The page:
Despite recent improvements in earnings and stock price the near-term estimate for this stock is that it will not show much more growth unless plans to improve performance come to fruition quickly. The stock does pay a decent dividend of 80 cents a year making it attractive from that point of view especially at this price point.
CACI International (NYSE:CACI)
CACI is very similar to CSC in that it offers software solutions and support services to a variety of defense, government and some commercial customers. It is, though, much smaller. CACI has the intelligence market as one of its primary areas of concentration. Also like many other defense contractors it has been expanding its presence in the healthcare IT market.
For the first quarter of the Fiscal Year 13 on October 31, it reported earnings per share of $1.49, which tracked to analyst predictions. Revenue was just under $1 billion for the quarter, which was a record for the company. Management also reiterated its prediction for 2013 of $3.8 to $4 billion in revenue and diluted EPS of $6.64-$6.93, performance that exceeds CSC's current get well plan. The company pays no dividend.
The stock price has been fairly consistent for the last year, closing on Friday at $50.48. The 52-week high of $63.11 was set in April. As the chart below shows the price fell steeply after the company reported earnings in early May. Good earnings and the announcement of a buyback plan led to a solid bounce soon after. The 52-week high is also close to the stock's all-time top set over a year ago. Since that recent bottom the trend has been upward although in the last few weeks it has been trading around the $50 price.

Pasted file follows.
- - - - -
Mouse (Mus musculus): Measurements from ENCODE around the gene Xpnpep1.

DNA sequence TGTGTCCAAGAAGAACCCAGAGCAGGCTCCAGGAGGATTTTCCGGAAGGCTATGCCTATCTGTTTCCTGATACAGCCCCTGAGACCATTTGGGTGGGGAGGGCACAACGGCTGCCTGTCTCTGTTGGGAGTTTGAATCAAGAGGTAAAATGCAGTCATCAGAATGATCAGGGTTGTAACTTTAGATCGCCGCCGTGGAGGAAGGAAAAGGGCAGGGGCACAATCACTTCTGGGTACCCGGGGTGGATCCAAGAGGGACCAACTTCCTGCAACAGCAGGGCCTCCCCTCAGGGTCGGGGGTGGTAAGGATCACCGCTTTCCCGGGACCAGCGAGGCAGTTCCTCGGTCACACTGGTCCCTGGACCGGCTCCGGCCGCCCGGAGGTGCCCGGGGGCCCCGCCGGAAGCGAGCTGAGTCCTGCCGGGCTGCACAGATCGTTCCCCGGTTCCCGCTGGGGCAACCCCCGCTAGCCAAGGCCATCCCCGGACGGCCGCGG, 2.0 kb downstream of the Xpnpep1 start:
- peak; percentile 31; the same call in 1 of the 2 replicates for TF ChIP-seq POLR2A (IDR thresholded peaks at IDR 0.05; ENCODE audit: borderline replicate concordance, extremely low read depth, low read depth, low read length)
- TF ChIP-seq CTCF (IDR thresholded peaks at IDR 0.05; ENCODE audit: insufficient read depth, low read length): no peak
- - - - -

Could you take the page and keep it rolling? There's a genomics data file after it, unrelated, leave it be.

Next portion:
CACI seems better positioned than some defense contractors for the upcoming budget struggle. If the big cuts happen they will be in the areas of personnel, hardware and operations. Services, too, will be reduced but most likely as a percentage of current spending. This would cause revenue for CACI to be slightly less. Intelligence will remain a big part of the budget due to the type of threat and the world situation. CACI remains well positioned to take advantage of this continued market.
In its most recent earnings discussion management continued to stress its desire for more M&A activity. This is certainly a trend that is expected to grow in the near term if the budget does begin to be less. CACI will utilize this to expand its shares of targeted markets including healthcare and intelligence work.
From a fundamentals point of view CACI would look like the better stock but over the last year CSC has out performed the market by 22%. CACI actually trails the market by 17%. Add the dividend that CSC pays and for the year money invested in CSC would have provided the best return. In the future if CSC does not meet the goals of its turnaround plan then this performance might not continue and CACI with its better EPS and industry position might be a better thought.
Disclosure: I have no positions in any stocks mentioned, and no plans to initiate any positions within the next 72 hours. I wrote this article myself, and it expresses my own opinions. I am not receiving compensation for it (other than from Seeking Alpha). I have no business relationship with any company whose stock is mentioned in this article.